Writer: James Phillips
Director: Alan Lane
Reviewer: Holly Spanner
Obsession is a double edged sword. It can focus and motivate us, but too much of it can drive us to ruin, making us blind to all else except that to which we attain. What happens when that obsession is driven not by passion, but revenge?
Leeds based Theatre Company Slung Low have created a new vision of Moby Dick, and have chosen the location of this piece to be staged in Leeds Dock. Specializing in creating adventures for audiences outside of conventional theatre spaces, the result is a totally immersive and engaging piece of theatre. Why create waves with lighting and sound, when you can have the real thing?
Supplied with a set of headphones, the audience gathers around the railings – each with a front row view. Ethereal music, whale song and live dialogue are fed through the headphones, but they also serve another purpose in blocking out unwanted background noise. Ever been in a theatre where the person next to you is innocuously munching (loudly) on popcorn? Not a problem for Slung Low.
In the future, the ban on whaling has been lifted and whales are hunted for the oil in their bodies. But so as not to contaminate the oil, whalers hunt with harpoons – bloodthirsty and vicious. The oil in one whale can fuel an army for a week. Captain Ahab (Oliver Senton) however, is not seeking oil or money, but to take his revenge on a huge white whale, the biggest in the ocean, that once dragged him down into the unforgiving black where he struggled for his life.
The first of many real wow moments comes as Captain Ahab’s ship, the Pequod rises up out of the murky depths of the water. As the crew make her ready for sail, they take it in turns addressing the audience with a running narrative. This style of spoken word is continued throughout the play by the cast of seven strong professional actors, with the main viewpoint portrayed by Ishmael (Nima Taleghani) – a Muslim seeking to quell the violence in his heart by hunting monsters at sea. Alex (Liam Evans-Ford), an American journalist who is embedded for the voyage of the Pequod, is a new character who shares focus with Ishmael. An outsider, his own personal voyage of what it means to be “embedded” is tangible through his reflective and thought-provoking monologues.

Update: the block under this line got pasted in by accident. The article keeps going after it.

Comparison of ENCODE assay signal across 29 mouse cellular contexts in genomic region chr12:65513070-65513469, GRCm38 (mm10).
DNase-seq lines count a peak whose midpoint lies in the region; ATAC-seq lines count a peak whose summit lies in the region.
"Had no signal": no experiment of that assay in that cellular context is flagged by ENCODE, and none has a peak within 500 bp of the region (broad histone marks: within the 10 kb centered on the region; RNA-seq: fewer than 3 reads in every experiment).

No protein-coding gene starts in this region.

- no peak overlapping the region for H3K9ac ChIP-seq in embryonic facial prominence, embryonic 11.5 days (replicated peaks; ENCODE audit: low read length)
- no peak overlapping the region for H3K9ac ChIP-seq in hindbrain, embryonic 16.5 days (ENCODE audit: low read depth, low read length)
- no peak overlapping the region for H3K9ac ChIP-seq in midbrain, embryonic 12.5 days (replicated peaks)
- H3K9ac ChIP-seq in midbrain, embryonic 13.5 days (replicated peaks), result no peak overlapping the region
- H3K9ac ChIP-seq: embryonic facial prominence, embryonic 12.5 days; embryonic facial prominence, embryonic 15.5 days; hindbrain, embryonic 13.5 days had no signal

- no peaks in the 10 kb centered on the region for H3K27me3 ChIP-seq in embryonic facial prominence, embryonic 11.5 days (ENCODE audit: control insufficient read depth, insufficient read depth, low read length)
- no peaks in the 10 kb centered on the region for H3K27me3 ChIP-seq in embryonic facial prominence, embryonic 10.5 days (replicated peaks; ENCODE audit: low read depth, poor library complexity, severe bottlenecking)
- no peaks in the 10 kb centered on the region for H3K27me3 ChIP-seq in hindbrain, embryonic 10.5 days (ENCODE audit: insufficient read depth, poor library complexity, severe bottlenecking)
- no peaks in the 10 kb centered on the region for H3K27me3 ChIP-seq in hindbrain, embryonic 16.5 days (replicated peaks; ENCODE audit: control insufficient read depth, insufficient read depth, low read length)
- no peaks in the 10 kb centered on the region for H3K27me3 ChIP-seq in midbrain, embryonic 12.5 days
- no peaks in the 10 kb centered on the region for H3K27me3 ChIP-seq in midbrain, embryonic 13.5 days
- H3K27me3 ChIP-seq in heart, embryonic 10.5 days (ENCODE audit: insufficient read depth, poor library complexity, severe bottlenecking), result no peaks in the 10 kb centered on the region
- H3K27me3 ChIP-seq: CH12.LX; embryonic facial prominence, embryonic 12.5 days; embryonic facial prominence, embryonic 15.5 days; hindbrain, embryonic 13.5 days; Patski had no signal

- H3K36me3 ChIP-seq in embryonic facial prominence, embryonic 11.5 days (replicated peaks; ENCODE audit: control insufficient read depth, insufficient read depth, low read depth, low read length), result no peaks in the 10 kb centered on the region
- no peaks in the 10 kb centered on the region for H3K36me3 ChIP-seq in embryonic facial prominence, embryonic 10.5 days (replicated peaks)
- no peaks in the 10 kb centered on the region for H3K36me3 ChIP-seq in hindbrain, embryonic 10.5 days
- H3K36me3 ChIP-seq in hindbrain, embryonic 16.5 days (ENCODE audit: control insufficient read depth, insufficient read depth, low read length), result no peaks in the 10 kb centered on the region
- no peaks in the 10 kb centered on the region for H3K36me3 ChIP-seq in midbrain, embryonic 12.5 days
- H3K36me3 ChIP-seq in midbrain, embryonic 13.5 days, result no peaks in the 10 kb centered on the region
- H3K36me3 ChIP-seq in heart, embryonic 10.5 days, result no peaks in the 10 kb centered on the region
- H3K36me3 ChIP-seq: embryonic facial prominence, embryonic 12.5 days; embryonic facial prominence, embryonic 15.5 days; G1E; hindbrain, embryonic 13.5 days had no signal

But we always are, aren’t we, all of us: implicated. Just it suits us to forget that fact sometimes, to stand on the shore and watch as other men struggle through the waves.
The technical elements are superb, and a shining example of the innovation of Slung Low. Whales are created through fountains of water shooting up from below the water’s surface, while the cast circle in small boats using the entirety of the docks to hunt their prey. There is a sense of enormity in this production, which includes hurricanes, pyrotechnics and ammunitions fire. The White Whale is an unconventional, unique and insightful piece of art. It’s more than just a play; it’s a new perspective and exhilarating new direction for theatre. Perfect summer viewing to reflect upon, highly recommended.
Runs Until: 14th September 2014